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Should paediatricians support the European Paediatric Clinical Trials Register?
  1. H M Sammons1,
  2. C Naylor1,
  3. I Choonara1,
  4. C Pandolfini2,
  5. M Bonati2
  1. 1Academic Division of Child Health, The Medical School, University of Nottingham, Derbyshire Children’s Hospital, Derby, UK
  2. 2Mario Negri Institute, Milan, Italy
  1. Correspondence to:
    Prof. I Choonara
    Academic Division of Child Health, The Medical School, University of Nottingham, Derbyshire Children’s Hospital, Uttoxeter Road, Derby DE22 3DT, UK;

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Ensuring its success will help improve the use of medicines in children

The importance of clinical trials in children in providing a scientific evidence base for drug therapy is accepted by health professionals, regulatory authorities, the pharmaceutical industry, and the parents of children. Legislation in the USA alongside government investment in research has resulted in a significant increase in paediatric clinical trials in North America.1 European legislation is currently being proposed that will provide a financial incentive to the pharmaceutical industry to study medicines in Europe. The proposal has been prepared by the European Commission following extensive consultation. Within the UK the establishment of a Medicines for Children Research Network will hopefully also ensure that more clinical trials are performed in paediatric patients of all ages.


There is increasing recognition that as well as performing clinical trials, registration is essential.2,3 Many completed clinical trials are never published. A group of researchers in North America have studied the publication of clinical trials that had been presented as abstracts at the Society for Pediatric Research. They found that 28% of abstracts were subsequently not published.4 This however may have been an underestimate as they relied on the return of questionnaires from authors who had presented the abstracts. A British study of the publication rate following presentation at two national meetings found that 22% and 49% of the presentations were subsequently not published as full papers.5 In the majority of cases the authors did not submit their findings for publication.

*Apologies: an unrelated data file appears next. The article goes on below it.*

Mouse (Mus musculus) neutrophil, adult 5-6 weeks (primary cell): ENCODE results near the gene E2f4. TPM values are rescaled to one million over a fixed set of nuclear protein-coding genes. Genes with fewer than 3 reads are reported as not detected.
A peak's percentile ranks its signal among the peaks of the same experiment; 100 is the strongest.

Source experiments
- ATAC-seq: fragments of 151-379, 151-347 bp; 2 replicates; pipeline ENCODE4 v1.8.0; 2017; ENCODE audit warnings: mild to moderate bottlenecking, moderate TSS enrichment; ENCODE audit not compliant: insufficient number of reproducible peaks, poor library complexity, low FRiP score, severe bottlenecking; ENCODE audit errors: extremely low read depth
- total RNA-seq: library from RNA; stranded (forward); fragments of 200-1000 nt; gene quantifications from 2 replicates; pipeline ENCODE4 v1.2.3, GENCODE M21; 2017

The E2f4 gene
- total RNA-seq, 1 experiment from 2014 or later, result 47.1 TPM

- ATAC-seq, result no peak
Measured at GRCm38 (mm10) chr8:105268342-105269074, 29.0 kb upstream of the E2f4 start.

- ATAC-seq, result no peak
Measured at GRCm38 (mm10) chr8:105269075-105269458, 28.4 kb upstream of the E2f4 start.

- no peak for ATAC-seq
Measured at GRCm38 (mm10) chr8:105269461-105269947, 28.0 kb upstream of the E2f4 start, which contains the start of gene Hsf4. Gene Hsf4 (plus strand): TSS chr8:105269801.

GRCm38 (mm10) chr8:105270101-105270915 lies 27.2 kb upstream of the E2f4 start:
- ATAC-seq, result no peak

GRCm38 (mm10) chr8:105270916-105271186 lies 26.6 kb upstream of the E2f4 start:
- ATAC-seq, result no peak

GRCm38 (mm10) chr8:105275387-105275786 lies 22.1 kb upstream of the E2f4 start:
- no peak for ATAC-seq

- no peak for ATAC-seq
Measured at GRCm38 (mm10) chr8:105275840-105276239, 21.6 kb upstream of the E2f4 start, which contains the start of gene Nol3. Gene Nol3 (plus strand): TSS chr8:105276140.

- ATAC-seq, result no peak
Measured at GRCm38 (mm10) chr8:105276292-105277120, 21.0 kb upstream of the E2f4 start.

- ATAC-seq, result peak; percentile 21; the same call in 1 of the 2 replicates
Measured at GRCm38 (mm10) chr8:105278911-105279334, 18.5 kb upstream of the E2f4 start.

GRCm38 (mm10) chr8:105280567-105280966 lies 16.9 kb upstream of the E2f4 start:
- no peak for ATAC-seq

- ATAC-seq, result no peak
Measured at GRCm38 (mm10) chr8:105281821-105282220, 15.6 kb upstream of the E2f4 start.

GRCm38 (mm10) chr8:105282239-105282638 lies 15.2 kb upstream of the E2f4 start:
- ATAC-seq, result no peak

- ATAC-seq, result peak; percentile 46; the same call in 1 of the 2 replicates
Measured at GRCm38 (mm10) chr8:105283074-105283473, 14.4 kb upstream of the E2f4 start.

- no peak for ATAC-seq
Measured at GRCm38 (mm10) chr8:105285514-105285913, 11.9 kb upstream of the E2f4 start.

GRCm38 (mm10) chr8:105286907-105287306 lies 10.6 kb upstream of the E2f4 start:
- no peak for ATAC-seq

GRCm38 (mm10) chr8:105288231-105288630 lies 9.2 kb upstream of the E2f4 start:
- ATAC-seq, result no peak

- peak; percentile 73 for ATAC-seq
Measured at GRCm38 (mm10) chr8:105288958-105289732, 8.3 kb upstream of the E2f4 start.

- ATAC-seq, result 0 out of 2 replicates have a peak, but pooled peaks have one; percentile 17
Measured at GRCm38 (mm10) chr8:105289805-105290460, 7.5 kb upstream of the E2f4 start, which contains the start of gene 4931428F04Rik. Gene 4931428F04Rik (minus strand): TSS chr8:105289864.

The lack of publication of completed clinical trials adversely affects the evidence base on which decisions regarding choice of drugs and dosage in relation to efficacy and toxicity are made. In order to ensure that children receive the safest and most effective treatment, health professionals need the complete information. The existence of the European Paediatric Clinical Trials Register does not ensure publication.6 It does, however, alert health professionals to the fact that a clinical trial has been completed. This then allows researchers who are carrying out systematic reviews to contact the investigators directly and obtain unpublished data. The existence of a register also prevents duplication by investigators and encourages collaboration. Additionally, it allows sponsors (medical charities, Department of Health) to ensure that duplicate studies are not funded.

Pharmaceutical industry

Concern has been raised that clinical trials which produce negative results are deliberately suppressed by the pharmaceutical industry.7,8 In the UK, the Association of the British Pharmaceutical Industry (ABPI) has established a Clinical Trial Register. This register, however, is only voluntary and not all companies are supporting it. It is only public pressure or legislation that will ensure that the pharmaceutical industry fully supports the concept of registration of clinical trials.

Compulsory registration

Several leading adult medical journals have declared that clinical trials submitted for publication will need to have been registered in order for their findings to be published.9,10 This is a welcome step and will ensure that clinical trials registers are used. The International Committee of Medical Journal Editors (ICMJE) has not advocated a particular register but has suggested that the register sponsored by the United States National Library of Medicine ( meets all their necessary requirements.9 Concerns have, however, been expressed in that this register is quite restrictive as to which trials can be registered10 (the register was primarily designed for American trials which were being submitted to the Food and Drug Administration (FDA)).